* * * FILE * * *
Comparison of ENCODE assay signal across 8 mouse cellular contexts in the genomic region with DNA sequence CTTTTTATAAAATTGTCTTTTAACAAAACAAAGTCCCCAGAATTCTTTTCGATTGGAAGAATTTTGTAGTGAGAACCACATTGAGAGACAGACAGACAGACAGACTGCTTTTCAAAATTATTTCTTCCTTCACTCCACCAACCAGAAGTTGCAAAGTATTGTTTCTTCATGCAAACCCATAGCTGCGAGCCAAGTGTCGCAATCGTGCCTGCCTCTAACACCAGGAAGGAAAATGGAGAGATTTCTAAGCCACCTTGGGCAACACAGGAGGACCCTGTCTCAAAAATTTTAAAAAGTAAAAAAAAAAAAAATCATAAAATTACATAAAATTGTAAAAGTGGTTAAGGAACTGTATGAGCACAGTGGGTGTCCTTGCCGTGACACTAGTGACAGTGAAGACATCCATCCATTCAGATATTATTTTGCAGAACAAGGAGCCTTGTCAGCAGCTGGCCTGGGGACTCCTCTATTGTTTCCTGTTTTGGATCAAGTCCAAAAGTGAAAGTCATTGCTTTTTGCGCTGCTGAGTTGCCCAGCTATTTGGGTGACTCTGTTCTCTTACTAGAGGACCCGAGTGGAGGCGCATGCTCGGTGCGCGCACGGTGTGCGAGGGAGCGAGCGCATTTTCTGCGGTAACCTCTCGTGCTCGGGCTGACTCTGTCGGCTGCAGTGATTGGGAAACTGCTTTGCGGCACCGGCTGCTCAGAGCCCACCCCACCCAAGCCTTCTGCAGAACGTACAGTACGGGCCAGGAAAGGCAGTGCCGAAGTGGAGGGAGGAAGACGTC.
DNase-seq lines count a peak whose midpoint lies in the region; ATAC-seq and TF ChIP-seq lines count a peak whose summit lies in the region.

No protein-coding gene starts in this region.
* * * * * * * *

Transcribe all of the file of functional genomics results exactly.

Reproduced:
Comparison of ENCODE assay signal across 8 mouse cellular contexts in the genomic region with DNA sequence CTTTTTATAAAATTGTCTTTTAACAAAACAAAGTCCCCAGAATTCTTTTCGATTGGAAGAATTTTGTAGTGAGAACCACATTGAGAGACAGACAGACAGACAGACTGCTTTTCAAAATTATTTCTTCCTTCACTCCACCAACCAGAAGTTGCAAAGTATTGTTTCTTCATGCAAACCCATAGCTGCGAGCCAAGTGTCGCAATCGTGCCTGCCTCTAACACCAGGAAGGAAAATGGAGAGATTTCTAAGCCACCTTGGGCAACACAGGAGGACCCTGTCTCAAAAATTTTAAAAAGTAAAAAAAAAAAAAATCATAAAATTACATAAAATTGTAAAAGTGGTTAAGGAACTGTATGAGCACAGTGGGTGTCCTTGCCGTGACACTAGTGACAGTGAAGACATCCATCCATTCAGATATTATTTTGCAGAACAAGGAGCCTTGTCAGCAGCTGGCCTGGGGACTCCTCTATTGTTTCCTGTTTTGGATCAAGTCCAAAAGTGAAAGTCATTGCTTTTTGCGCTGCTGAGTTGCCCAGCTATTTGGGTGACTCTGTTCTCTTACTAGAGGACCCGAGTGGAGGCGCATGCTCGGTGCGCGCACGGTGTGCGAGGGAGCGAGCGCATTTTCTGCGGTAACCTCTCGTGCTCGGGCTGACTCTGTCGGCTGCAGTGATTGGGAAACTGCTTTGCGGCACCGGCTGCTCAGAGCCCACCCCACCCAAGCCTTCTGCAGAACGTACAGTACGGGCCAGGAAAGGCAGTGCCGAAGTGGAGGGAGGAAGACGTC.
DNase-seq lines count a peak whose midpoint lies in the region; ATAC-seq and TF ChIP-seq lines count a peak whose summit lies in the region.

No protein-coding gene starts in this region.